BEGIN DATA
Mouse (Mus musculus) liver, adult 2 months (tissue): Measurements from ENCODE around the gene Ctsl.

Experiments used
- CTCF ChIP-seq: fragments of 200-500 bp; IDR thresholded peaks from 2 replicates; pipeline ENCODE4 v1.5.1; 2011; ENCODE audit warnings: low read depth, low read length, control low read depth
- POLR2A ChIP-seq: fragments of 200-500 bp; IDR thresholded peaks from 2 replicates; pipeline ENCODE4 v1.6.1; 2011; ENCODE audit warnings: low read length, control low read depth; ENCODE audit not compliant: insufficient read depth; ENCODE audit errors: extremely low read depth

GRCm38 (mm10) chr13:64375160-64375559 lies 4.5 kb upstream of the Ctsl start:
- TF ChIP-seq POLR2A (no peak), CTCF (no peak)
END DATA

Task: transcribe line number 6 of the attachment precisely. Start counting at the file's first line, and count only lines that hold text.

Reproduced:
- TF ChIP-seq POLR2A (no peak), CTCF (no peak)